Food Tech and Wellness at Digital Hollywood

Lee Schneider moderating a panel at Digital Hollywood - Food Tech and Wellness

Heads up on an upcoming event! I’ll be moderating a panel discussion at Digital Hollywood in October.  We’ll be talking about food innovators, disruptors and Influencers with a focus on industry change agents and start-up pioneers.

I’m excited about this because this is at the heart of the FutureFood mission: understanding food innovators and how they change the food supply chain.

When you think of food innovators, you might think of your favorite celebrity chef, like José Andrés, Jessica Koslow, Dan Barber, or Mei Lin. Some of these innovators are social activists, like Andrés. Others are changing our perceptions of “local and fresh” like Barber and Koslow. Still others, like Roy Choi, bring a chef’s attitude and skills to food truck culture and have launched a culinary movement on wheels. You can get any kind of food from a food truck now. Not only is it delicious, but the movement is introducing people to new foods and cultures.

There’s another kind of food innovator, though. The tech kind. Soylent has become the granddaddy of liquid nourishment. Hippeas has put much marketing savvy into puffed chickpeas. Scientists like Dr. Michael Graham have founded startups to develop new food sources in seaweed, harvesting it, and distributing it to restaurants. Nona Yehia created Vertical Harvest, a vertical farm in Jackson Hole, WY that produces vegetables even in the winter and has a social mission to employ people with special abilities.

The innovators are in local to Los Angeles, too. This is a good thing for me because I can invite some of them to be part of the panel at the Digital Hollywood event.

Farmscape is the largest urban farming company in the country. Lara Hermanson, its co-founder, has overseen the design and installation of more than 700 backyard and corporate gardens in California. Making urban farming easier and more accessible is a pivotal DIY innovation in health and sustainability.

Salty Girl Seafood is a women-led company founded by fisheries scientists. They make sustainable, tradable, ready to cook seafood. You enter a code on the back of the package and you can trace where your fish came from.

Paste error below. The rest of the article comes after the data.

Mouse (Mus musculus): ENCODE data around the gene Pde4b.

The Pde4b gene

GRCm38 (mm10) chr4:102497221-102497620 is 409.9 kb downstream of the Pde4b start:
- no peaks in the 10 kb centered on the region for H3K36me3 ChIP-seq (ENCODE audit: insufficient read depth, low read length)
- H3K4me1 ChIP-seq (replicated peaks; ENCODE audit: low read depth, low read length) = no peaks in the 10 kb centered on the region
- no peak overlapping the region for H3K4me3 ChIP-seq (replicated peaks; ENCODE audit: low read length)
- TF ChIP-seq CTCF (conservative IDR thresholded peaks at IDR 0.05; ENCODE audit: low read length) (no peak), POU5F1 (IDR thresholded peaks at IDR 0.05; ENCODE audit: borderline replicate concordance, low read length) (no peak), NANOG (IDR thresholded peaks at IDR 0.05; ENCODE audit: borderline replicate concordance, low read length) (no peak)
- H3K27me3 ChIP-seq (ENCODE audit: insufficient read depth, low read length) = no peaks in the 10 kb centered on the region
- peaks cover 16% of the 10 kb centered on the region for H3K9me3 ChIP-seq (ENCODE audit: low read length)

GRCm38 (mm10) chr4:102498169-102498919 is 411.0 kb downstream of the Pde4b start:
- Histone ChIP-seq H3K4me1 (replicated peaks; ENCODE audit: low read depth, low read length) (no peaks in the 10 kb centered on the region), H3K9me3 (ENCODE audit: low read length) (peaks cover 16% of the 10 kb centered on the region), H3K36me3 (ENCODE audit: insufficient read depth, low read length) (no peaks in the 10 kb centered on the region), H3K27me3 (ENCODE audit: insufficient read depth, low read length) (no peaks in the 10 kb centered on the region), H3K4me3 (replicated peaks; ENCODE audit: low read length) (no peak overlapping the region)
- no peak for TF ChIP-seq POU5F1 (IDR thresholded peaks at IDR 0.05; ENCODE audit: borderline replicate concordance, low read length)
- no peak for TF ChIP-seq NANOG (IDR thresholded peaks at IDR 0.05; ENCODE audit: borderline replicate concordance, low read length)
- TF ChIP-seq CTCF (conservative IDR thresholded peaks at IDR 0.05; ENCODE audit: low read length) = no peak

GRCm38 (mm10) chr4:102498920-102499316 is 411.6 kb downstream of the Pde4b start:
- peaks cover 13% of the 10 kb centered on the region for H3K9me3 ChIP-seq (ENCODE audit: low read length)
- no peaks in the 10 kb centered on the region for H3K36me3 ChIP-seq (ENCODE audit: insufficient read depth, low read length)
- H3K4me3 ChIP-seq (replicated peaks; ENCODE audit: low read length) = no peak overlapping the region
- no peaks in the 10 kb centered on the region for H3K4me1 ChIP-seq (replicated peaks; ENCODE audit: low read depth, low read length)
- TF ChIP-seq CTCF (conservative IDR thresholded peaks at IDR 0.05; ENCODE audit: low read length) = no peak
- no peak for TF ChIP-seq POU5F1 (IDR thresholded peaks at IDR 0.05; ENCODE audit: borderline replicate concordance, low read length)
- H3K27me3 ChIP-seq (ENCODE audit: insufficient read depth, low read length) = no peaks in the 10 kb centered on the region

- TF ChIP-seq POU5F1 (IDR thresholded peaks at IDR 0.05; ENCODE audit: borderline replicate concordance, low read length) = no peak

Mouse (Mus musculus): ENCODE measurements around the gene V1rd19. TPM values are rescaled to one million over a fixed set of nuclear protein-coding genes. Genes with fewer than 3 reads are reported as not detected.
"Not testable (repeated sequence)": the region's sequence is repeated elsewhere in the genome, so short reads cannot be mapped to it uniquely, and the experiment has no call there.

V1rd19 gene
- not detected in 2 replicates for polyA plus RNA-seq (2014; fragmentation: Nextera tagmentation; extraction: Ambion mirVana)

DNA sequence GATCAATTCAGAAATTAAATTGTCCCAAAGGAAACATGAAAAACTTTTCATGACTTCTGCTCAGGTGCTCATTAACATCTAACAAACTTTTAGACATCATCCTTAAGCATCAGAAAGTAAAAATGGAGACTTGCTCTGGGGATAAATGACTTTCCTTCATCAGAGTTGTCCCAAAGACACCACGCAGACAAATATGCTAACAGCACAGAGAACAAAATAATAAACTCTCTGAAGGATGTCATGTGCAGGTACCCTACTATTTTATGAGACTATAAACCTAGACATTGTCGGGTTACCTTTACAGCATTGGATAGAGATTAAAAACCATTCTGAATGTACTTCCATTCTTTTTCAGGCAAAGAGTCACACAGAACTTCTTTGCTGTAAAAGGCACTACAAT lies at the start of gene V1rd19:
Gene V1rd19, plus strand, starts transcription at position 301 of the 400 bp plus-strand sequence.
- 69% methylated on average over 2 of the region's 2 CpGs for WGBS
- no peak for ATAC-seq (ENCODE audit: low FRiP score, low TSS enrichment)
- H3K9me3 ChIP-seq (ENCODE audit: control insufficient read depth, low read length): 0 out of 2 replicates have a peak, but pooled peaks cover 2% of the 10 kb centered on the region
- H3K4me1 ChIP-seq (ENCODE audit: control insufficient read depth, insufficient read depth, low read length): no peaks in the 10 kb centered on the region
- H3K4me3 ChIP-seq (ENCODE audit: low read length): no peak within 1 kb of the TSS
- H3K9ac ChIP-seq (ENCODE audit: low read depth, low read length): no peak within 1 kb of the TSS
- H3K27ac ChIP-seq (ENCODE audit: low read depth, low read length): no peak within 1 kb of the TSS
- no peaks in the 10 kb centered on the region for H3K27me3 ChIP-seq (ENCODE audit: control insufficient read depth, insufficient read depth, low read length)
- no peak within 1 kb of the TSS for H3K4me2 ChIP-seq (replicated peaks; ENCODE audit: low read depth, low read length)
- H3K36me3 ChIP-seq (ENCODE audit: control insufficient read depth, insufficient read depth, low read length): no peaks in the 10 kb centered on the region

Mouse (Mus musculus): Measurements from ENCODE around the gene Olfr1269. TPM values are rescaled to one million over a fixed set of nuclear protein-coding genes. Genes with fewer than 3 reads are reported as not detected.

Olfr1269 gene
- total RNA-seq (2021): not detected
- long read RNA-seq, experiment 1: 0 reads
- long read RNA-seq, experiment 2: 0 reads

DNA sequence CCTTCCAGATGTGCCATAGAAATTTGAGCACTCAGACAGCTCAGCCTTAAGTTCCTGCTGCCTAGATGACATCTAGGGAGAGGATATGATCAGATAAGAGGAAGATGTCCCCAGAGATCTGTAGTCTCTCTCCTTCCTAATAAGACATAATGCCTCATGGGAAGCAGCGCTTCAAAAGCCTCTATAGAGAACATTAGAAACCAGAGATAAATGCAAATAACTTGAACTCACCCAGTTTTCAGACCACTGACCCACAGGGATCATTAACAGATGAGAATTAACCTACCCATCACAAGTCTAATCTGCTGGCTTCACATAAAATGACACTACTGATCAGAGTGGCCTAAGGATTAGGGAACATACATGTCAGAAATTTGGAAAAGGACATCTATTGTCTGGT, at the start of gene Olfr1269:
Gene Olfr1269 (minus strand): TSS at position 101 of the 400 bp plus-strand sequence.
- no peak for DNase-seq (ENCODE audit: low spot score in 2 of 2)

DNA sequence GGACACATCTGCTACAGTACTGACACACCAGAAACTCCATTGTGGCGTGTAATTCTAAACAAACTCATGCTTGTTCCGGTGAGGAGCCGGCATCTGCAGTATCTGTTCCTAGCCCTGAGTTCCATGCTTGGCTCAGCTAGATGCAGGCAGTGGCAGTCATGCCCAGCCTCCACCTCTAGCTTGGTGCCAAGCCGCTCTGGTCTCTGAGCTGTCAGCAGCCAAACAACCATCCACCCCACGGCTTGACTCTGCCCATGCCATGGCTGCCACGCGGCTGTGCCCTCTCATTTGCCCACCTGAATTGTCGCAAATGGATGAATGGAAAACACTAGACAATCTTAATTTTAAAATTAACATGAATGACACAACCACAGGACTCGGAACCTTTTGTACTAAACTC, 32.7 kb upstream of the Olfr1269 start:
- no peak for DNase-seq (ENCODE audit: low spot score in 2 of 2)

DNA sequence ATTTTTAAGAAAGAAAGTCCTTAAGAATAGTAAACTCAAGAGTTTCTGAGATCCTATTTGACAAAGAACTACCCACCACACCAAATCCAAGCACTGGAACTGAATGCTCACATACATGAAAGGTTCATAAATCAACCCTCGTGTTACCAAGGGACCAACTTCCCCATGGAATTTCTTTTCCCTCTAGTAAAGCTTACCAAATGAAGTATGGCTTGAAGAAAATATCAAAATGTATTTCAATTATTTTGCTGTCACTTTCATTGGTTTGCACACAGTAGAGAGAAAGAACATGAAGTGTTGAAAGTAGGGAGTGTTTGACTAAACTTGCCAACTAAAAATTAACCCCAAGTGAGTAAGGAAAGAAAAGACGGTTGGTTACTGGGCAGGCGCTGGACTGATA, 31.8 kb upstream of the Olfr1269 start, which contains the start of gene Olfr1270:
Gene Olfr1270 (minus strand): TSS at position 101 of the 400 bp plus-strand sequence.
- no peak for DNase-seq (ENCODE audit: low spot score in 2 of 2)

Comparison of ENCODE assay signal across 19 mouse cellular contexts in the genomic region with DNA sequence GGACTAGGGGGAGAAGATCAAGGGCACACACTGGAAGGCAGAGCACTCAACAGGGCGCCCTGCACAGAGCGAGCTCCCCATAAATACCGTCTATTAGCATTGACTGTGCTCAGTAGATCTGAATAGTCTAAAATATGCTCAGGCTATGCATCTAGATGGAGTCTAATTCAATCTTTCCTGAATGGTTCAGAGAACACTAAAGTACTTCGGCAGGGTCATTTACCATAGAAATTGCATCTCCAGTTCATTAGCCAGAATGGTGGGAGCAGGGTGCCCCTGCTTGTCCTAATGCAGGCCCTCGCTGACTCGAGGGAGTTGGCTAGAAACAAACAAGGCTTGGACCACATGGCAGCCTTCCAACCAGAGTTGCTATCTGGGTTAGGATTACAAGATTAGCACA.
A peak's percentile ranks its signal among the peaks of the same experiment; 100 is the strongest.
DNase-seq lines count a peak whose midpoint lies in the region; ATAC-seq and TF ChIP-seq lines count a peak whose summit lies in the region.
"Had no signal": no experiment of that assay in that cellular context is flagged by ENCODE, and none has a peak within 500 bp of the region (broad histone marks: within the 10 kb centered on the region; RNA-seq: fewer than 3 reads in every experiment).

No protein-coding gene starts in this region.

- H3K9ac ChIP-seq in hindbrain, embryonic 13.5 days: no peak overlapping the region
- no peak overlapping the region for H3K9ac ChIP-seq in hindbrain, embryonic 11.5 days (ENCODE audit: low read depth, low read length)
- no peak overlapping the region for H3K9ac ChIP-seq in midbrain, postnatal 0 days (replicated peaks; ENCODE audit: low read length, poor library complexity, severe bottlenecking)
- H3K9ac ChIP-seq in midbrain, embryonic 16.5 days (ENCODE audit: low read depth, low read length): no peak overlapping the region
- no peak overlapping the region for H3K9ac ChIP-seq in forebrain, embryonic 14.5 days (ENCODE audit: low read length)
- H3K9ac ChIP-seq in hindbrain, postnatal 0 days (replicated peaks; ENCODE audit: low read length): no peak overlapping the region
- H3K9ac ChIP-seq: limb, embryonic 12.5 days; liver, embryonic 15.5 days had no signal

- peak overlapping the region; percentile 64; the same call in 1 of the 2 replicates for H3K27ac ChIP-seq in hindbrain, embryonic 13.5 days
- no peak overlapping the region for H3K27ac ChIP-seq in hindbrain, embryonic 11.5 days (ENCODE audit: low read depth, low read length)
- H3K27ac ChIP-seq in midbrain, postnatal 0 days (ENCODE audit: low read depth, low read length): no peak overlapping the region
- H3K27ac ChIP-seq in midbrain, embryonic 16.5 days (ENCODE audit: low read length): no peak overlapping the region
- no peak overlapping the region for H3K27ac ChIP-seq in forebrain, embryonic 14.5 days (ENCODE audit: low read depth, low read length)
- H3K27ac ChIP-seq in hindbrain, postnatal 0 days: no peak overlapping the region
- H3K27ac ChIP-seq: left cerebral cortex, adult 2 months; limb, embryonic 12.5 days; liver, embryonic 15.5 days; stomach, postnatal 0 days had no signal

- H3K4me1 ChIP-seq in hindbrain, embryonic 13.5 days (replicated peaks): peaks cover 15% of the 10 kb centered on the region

True Food Innovations is a Newport Beach investment firm run by food and real estate investor Alan True. Bought up the assets of Chef’d meal kid delivery service and has redeployed into supermarket meal kits. Also owns True Chef meal kits, already marketed in supermarkets. Reflective of the intense competition among meal-kit companies. Exploring ways to pivot meal-kits to a new direction.

Memphis Meats cultivates meat in a lab. It was founded by Dr. Uma Valeti, a Mayo Clinic-trained cardiologist and pioneer in cell-based meat since 2005.

Apeel Sciences has developed a thin plant-based protective layer of edible material that slows down water loss and oxidation. Since nearly half of all food produced is wasted or ends up in a landfill, this would mean a lot more good food to eat before it spoiled or was thrown away.

Imperfect Produce has taken an important idea about food and made it easy to access.  They collect the carrot that grew into a funny shape, the surplus berries, the lettuce that didn’t sell at the farmer’s market, and deliver it to your door. While the produce isn’t always perfect, the idea is, rescuing perfectly good food that otherwise would be thrown away.

Here are the details for the event. Hope to see you there!

Thursday, October 18  — 2:00 – 2:45 PM

Food Innovators, Disruptors & Influencers: The Industry Change Agents and Start-Up Pioneers

Moderator – Lee Schneider, Editor-In-Chief, Red Cup Agency, podcast producer and author of Future of Food.